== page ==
He said the bishops, who work with law enforcement and immigrant communities, know how important it is to have cooperation between the two, and he said he feared Trump’s action could hurt that relationship.
“I have enormous respect for and value our federal law enforcement agents who risk their lives every day to enforce our immigration laws. I also recognize that there may well be situations where local government feel they need to foster a relationship with their communities by working with the victims of or witnesses to crime without instilling a fear that by coming forward, they or their family members will be handed over to immigration authorities,” he said.
The executive memorandums did not address the issue of DACA, the Deferred Action for Childhood Arrivals program, nor did they discuss emigration from the Middle East, which government officials indicated would be addressed at a later time.
In 2006, President George W. Bush signed the Secure Fence Act, which authorized several hundred miles of fencing along the 2,000-mile U.S. frontier with Mexico. The Associated Press reported that legislation led to the construction of about 700 miles of various kinds of fencing designed to block both vehicles and pedestrians, primarily in Texas, New Mexico, Arizona and California. It said the final sections were completed after President Barack Obama took office in 2009.
AP reported that a 1970 treaty with Mexico requires that structures along the border cannot disrupt the flow of rivers that define the U.S.-Mexican border along Texas and 24 miles in Arizona.
The bishops of Arizona, which includes 389 miles of border with Mexico, reiterated their call for comprehensive immigration reform. They said their “hearts and prayers go out to refugee families who have faced terrible violence and lost their own homes and now need a new place to live.”
“Focusing on building a new border wall has the potential to take us away from these important considerations that impact vulnerable families and will ultimately be useless. Pope Francis has called for bridges, not walls, between people,” the four bishops said in a statement.
In a blog, Cardinal Daniel N. DiNardo of Galveston-Houston reiterated the migration commission concerns about the border wall and an increase in deportations and detentions. He reiterated the archdiocese’s commitment to a policy that “protects human rights, dignity and the homeland at the same time.”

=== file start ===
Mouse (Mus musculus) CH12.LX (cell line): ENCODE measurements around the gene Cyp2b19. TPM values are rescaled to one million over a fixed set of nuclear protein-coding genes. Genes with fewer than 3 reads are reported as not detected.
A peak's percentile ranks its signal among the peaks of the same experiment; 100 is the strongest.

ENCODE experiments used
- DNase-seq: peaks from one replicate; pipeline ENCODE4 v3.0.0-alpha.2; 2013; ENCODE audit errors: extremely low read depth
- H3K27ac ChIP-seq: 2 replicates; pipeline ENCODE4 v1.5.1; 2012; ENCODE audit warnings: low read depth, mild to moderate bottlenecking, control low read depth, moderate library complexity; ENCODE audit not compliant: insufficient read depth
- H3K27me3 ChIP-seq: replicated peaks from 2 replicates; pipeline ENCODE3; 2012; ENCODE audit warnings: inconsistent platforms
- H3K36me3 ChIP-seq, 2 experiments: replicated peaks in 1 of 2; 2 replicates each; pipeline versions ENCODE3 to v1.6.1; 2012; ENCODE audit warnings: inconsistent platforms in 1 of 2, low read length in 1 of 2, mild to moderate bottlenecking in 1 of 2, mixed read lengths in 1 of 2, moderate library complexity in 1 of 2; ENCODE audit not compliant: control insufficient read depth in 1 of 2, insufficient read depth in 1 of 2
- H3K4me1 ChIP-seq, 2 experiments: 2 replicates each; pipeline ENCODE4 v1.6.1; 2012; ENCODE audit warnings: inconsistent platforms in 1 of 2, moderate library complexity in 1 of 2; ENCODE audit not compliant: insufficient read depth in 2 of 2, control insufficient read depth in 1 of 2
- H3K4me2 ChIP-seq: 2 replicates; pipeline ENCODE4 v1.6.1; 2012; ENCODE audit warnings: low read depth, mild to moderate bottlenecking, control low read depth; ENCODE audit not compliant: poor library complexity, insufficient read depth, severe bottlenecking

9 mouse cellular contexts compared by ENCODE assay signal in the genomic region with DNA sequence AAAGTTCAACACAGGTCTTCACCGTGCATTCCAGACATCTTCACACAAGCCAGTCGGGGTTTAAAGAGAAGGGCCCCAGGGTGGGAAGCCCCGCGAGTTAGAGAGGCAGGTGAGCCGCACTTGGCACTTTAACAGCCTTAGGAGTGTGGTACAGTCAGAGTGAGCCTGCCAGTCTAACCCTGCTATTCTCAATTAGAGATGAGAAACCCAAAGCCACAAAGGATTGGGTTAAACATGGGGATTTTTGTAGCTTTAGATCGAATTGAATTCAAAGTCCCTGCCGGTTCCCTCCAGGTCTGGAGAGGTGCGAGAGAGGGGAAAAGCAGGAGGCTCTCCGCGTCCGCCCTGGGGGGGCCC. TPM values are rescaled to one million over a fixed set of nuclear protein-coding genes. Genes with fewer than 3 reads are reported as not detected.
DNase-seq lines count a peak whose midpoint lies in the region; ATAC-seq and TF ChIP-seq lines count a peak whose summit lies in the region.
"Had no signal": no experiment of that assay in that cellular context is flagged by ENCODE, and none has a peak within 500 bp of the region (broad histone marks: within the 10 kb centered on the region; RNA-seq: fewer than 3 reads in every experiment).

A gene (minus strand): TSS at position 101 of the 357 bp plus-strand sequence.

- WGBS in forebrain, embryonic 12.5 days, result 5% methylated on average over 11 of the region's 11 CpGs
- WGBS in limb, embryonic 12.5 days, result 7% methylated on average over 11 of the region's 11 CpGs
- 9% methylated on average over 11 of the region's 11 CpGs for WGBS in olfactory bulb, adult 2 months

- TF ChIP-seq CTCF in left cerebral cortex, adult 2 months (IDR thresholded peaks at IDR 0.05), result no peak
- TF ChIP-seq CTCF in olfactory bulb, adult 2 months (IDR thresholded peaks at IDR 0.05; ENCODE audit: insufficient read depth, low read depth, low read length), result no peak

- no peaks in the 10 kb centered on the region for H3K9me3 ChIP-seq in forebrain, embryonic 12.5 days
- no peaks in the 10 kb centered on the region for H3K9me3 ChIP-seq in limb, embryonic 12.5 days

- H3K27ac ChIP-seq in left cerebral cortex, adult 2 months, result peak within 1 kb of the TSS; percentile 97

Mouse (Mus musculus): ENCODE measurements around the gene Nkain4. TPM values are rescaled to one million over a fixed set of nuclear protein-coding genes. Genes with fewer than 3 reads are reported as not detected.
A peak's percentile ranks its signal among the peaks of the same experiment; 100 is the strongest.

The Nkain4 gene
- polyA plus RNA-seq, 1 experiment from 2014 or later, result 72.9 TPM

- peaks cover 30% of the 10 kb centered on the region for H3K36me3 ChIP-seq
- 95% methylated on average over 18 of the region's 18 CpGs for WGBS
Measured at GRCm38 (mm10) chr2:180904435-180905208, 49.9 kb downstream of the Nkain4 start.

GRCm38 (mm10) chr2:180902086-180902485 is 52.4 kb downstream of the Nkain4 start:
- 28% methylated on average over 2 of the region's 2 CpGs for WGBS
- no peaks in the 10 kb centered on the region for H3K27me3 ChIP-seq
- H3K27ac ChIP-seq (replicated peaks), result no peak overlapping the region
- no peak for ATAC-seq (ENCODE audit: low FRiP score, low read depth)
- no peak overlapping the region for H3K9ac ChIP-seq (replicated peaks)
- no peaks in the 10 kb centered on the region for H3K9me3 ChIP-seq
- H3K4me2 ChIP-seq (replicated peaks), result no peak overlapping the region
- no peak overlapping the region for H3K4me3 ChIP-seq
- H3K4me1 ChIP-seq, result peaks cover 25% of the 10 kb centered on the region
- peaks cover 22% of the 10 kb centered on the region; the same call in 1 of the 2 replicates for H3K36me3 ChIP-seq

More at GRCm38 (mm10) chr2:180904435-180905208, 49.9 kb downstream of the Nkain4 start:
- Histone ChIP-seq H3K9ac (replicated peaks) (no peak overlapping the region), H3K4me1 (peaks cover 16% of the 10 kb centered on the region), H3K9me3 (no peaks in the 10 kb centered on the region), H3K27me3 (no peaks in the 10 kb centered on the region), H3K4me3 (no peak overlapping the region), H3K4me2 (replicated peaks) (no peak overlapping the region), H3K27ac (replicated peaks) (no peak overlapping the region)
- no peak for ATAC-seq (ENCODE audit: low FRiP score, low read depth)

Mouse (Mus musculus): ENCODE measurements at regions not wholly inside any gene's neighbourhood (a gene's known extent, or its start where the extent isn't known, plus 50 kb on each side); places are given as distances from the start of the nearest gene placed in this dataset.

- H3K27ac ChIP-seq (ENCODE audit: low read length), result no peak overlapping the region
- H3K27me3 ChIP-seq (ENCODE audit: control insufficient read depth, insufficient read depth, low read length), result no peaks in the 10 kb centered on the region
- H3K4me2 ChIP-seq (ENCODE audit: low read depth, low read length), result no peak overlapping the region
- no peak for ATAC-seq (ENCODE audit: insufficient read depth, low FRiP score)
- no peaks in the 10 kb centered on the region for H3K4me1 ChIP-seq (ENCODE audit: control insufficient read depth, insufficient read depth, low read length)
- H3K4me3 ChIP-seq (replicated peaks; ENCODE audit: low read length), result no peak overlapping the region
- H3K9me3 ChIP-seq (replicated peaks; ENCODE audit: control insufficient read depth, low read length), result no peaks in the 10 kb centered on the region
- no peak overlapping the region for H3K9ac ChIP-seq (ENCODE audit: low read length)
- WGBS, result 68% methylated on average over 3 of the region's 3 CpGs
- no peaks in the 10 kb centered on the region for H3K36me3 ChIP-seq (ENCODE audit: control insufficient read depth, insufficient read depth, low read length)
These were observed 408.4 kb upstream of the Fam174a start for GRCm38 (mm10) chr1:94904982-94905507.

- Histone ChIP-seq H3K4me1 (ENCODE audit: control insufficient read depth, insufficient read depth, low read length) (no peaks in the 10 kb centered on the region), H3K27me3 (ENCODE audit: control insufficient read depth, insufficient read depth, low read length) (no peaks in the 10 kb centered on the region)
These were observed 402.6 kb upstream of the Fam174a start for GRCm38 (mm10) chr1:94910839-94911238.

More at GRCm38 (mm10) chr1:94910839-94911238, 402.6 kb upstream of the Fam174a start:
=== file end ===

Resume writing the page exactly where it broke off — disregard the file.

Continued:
Cardinal Joseph W. Tobin of Newark, N.J., said Trump’s executive actions were “the opposite of what it means to be an American.”
“Closing borders and building walls are not rational acts,” said the cardinal, whose grandparents were immigrants. “Mass detentions and wholesale deportation benefit no one; such inhuman policies destroy families and communities.
“In fact, threatening the so-called ‘sanctuary cities’ with the withdrawal of federal funding for vital services such as health care, education and transportation will not reduce immigration. It only will harm all good people in those communities,” he said.
Sean Callahan, president and CEO of Catholic Relief Services, which works in Central America, said the United States needs “to address the reasons people are leaving their homes — violence and lack of opportunity. And we need to protect their right to apply for asylum.”
“While working in the most violent neighborhoods of Honduras, for example, we have seen how children are orphaned by violence,” he said. “People have a right not to migrate and remain in their home countries — that is our goal — but when their very lives are threatened, they don’t have that option. And as a nation, we have always afforded people their day in court to apply for protection.”